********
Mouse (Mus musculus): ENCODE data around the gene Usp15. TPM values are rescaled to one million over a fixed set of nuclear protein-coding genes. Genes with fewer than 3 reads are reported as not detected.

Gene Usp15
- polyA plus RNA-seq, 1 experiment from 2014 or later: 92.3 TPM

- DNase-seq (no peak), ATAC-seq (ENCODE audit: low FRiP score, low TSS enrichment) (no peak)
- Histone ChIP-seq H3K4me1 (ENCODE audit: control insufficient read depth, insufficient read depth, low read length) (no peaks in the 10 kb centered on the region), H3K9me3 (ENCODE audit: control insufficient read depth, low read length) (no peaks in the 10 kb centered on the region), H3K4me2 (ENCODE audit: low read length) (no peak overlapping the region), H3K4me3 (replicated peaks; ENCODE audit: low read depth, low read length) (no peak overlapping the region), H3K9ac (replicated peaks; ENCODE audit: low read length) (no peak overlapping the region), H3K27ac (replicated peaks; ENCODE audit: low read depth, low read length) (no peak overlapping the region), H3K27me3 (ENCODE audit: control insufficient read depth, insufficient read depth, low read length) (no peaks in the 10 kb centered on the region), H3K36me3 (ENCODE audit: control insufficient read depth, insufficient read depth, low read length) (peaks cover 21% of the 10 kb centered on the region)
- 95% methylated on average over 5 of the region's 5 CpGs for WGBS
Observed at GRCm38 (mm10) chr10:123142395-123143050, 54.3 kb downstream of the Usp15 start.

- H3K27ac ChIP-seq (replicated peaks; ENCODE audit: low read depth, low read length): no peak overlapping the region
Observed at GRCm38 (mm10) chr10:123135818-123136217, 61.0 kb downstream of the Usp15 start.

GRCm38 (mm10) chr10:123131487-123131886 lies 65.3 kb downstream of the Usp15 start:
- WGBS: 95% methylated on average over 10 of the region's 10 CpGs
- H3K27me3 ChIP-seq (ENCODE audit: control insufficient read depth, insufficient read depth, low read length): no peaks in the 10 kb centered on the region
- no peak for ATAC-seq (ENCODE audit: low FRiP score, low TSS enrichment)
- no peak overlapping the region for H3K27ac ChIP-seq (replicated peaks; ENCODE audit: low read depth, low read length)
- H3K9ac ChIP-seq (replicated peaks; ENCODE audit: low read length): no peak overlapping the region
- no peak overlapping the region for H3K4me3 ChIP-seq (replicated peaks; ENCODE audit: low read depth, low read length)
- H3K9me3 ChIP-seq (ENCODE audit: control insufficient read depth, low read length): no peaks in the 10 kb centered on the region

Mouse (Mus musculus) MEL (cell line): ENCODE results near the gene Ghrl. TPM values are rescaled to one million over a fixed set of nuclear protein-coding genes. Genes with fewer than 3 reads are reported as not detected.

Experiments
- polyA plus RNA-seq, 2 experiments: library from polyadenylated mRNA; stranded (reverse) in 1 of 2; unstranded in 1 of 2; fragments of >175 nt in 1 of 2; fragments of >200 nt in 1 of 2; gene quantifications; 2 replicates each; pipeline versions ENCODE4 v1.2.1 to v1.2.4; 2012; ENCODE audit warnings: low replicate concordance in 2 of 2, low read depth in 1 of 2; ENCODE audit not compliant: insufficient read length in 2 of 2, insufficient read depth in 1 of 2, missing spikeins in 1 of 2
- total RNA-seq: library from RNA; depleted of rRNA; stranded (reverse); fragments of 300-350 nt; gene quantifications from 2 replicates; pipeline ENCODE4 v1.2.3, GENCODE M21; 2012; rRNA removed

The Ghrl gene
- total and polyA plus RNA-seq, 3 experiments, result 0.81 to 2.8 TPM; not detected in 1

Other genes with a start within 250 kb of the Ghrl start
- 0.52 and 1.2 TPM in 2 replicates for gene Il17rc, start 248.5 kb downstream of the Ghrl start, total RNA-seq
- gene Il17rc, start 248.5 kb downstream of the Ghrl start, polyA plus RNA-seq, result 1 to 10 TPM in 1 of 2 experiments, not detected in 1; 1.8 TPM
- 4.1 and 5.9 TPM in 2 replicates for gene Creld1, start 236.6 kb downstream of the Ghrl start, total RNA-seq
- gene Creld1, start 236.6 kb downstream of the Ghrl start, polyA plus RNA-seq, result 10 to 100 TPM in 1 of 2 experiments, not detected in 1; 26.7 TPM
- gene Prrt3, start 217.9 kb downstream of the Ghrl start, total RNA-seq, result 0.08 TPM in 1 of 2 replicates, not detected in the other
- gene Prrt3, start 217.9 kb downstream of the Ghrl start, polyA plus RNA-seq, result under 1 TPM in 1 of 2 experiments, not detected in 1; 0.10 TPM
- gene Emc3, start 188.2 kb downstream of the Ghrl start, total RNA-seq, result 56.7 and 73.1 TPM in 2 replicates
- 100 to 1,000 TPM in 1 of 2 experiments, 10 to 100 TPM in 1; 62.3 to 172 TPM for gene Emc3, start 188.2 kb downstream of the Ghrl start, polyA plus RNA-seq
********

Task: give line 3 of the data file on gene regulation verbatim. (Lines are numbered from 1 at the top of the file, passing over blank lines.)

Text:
- polyA plus RNA-seq, 1 experiment from 2014 or later: 92.3 TPM